Max Richter's Sleep PG. 100 minutes. 4 stars.
Across the mid twenty-teens, composer Max Richter staged a series of ambitious concerts of an equally ambitious composition.
Sleep was an eight-and-a-half hour work comprising 204 movements, starting at mid-evening and finishing in the early morning, with the concert venue laid with bedding instead of seating.
Being lulled to sleep by and ingesting Richter's performance in an unconscious state was part of the whole point.
As he explains in Natalie Johns' part-concert-film, part-documentary, Richter is interested in the auditory memory we build in-utero, the musical memories we take in during an unconscious state.
Natalie Johns' camera is at a number of performances of Sleep, including Oxfordshire, London, Palo Alto but we spend most of our onscreen time at the staging in a park in downtown Los Angeles.
Shot beautifully throughout, the film opens with scenes of a city at night, people moving about, which feels almost like a fantasy after a year of COVID. The buildings become more familiar and we recognise the deco silhouette of Los Angeles City Hall.
As his Grand Park audience takes to their beds, not seats, and get comfortable, the strings, vocals and synths commence, and will play just a fragment of their full eight-plus-hour whole throughout the film.
With his pixie nose and classic Nordic good looks, Max Richter is an impressive figure, though he prefers to tell his story through music.
'Music is my vehicle for travelling through the world,' he explains, though his patient wife Yulia Mahr shares through the film the flip side of loving and supporting a creative partner.
Mahr in voiceover ponders on the frustration of being stuck at home with their many children while Richter gets to travel the world. She explains how exciting life became for her when the filmed streaming of live concerts became popular, and she could suddenly participate.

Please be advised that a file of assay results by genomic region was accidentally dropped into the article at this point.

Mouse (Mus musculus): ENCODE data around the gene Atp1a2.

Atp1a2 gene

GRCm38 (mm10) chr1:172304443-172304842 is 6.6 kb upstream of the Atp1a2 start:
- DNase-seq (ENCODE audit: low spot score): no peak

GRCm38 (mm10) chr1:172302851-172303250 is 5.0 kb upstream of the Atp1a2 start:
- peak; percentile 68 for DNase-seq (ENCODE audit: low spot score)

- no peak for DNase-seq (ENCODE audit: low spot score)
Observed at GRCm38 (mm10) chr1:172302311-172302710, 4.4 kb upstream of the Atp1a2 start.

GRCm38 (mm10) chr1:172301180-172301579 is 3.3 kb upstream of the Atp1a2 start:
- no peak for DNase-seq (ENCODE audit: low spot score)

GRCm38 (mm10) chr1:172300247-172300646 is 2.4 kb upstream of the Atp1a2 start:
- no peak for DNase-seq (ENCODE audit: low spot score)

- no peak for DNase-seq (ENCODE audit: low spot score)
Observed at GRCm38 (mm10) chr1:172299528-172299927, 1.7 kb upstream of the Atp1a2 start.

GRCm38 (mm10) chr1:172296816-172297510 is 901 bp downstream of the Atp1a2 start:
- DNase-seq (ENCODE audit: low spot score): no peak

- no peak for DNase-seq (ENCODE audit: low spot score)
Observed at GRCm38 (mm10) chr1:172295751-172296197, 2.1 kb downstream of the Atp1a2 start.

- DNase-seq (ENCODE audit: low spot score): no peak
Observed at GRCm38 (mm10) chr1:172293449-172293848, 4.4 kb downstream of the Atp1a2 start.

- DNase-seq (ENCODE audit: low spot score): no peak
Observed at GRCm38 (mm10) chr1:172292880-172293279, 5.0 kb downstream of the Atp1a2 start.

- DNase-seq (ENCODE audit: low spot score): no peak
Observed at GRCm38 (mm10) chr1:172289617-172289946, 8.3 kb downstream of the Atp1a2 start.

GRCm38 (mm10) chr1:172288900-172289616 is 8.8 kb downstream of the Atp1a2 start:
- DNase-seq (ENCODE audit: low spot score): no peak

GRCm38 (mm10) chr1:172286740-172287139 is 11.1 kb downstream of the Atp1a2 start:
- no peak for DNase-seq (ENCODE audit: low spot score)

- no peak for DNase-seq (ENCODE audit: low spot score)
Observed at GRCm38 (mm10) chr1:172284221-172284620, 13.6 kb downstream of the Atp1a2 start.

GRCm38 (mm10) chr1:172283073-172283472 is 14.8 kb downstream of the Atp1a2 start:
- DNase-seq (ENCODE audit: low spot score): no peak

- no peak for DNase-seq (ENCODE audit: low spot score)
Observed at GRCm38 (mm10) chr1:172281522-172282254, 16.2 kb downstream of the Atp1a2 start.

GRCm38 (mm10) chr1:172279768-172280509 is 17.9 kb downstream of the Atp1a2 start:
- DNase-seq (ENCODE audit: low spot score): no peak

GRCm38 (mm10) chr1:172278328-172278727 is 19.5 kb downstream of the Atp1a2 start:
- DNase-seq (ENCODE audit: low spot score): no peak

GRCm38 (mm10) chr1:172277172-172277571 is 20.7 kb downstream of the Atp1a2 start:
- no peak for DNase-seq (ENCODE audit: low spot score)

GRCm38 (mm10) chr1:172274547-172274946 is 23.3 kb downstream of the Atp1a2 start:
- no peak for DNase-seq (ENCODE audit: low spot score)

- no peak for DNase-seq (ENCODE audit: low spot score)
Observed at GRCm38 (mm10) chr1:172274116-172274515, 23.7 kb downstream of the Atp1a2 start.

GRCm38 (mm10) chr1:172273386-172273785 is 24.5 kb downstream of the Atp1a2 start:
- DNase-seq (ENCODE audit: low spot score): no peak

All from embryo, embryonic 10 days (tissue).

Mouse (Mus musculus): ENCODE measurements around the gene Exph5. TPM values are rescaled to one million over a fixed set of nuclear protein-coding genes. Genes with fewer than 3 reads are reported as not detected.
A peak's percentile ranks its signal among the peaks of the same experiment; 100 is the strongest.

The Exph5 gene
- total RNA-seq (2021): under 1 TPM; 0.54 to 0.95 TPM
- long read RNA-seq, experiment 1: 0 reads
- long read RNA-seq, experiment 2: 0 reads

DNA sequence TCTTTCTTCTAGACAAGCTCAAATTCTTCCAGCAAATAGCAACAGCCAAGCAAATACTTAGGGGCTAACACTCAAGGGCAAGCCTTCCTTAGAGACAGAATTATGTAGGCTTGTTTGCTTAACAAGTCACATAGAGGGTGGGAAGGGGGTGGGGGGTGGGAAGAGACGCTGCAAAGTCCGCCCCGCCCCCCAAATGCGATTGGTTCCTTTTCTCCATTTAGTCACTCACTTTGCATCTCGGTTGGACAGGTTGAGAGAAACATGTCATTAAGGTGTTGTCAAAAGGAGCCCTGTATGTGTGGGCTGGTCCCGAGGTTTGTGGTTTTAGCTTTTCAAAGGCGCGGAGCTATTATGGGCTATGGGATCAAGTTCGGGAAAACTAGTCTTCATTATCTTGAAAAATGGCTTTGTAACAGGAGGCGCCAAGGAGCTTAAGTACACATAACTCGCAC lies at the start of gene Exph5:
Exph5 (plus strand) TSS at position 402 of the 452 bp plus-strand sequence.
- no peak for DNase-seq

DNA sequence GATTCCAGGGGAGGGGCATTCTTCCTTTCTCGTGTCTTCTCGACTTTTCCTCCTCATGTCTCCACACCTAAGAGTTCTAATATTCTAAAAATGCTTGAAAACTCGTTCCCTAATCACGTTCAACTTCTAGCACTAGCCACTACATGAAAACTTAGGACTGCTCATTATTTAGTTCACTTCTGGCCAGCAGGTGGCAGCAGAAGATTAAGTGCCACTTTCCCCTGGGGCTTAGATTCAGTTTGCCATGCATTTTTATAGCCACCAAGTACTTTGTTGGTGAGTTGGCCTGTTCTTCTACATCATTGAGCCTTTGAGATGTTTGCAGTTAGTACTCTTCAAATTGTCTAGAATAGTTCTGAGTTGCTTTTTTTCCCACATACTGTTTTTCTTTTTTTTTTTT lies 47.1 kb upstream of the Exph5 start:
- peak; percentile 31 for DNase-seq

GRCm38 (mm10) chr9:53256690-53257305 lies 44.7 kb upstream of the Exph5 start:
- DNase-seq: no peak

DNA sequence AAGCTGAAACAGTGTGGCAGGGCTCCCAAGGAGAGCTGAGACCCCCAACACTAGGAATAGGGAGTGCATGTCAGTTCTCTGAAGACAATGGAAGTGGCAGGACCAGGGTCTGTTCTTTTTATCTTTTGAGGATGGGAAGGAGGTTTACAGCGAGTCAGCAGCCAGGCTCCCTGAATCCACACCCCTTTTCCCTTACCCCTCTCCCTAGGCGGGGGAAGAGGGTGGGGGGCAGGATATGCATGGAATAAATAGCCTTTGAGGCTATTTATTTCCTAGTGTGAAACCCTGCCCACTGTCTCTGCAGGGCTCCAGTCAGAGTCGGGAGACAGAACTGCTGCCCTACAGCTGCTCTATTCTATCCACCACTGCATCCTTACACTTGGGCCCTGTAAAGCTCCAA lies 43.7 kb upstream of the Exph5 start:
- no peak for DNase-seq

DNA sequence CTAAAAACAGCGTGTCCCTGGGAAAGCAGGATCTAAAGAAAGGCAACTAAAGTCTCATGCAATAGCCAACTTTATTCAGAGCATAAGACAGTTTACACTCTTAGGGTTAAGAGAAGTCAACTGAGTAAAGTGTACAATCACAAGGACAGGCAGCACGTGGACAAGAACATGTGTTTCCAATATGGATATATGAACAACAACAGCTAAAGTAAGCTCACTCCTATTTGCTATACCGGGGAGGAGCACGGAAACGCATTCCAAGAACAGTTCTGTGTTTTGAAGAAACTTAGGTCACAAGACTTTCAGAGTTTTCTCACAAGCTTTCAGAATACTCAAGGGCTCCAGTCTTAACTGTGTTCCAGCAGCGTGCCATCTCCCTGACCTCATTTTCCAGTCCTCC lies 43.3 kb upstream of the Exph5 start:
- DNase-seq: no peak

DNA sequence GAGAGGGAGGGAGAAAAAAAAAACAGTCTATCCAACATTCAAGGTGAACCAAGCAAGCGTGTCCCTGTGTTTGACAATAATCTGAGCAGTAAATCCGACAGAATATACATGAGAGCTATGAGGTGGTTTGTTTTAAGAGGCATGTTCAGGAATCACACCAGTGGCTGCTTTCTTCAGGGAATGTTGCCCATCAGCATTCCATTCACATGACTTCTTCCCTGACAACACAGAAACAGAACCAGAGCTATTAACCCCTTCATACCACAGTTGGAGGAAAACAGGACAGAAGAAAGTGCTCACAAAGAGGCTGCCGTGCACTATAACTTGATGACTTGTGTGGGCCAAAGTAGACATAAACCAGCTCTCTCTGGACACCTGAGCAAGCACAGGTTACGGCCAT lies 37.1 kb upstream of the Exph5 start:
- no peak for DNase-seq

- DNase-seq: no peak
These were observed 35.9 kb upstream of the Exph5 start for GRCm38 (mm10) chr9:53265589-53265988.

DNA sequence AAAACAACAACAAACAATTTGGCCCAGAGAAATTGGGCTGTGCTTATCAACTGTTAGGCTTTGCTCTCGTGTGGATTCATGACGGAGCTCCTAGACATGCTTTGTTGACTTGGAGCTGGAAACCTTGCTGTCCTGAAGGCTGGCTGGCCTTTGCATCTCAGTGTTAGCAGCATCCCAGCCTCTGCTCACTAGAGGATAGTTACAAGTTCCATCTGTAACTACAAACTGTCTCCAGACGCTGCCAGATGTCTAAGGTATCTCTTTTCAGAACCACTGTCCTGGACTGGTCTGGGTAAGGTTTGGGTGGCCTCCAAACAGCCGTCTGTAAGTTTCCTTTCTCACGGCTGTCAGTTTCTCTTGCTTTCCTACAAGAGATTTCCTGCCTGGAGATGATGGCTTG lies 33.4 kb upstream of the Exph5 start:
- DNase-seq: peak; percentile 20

Mahr's private family archive of images and home movies supplement Natalie Johns' concert work, and help us build an understanding of who Max Richter is, and how a work like Sleep might come about.
Richter might be well known to music types, but for the film aficionados, his work is familiar having provided the scores for works including Cate Shortland's Lore, Scorsese's Shutter Island, and television work including Black Mirror and The Leftovers.
Interestingly, we come to understand as the film progresses that Richter sees his film work as only a means to an end, and that he would rather write and play for a thousand people who have no understanding of music at all than for a small crowd of classic enthusiasts in an opera house.
Ambitious works like Sleep take time and money to develop, and we understand part of Richter's drive and the sacrifice he and his family have had to make to get him to the level that he can pursue his ambitious ideas.
But the discussions about the man are only a small part of this languorous work. The film seems much longer than its 100 minutes, and that is going to be a blessing or a curse depending on how the idea of so slow and ponder-some an eight-hour concert sits with your musical taste.
Much like sitting down for those epic 10-hour television train journeys, the filmmaker wants you to slow your brain down. After a year of watching television and our phones simultaneously, most of our brains need a good resetting frankly.
Particularly as the film enters its second hour, blocks of time are dedicated to whole movements while visually we appreciate the production crew's lighting of the Los Angeles park in blues.
The staging of the event is beautiful in itself, hundreds of beds clustered in various patterns. The audience each in their own states as the evening progresses of wakefulness, raising their heads to catch lovely little fragments of performance, deep in slumber, snoring, marmot-staring into space, wandering to and from the bathrooms, and a little bit of yoga.
We meet a few of the audience members. The camera catches a woman writing in her diary during the night, and we cut to a later interview of her and the wife she dragged along but who adored the great night's sleep. There is a visual artist walking around the venue and later explaining the peace of the event really helped her get some deep thinking done about a work that had been causing her trouble. Natalie Johns shot a number of the other concerts, and moments of those are edited in for a bit of a different visual palette.
Both Richter's performance and Johns' film are an antithesis for the pace of our everyday life and I really appreciated the time out. One of his audience members explains it well, saying Richter's soprano had him in a trance, "Like a mermaid trying to pull me into the ocean".
There's a beautiful moment of this talented man wandering through his audience as his work unfolds across them, something not too many performers get to experience.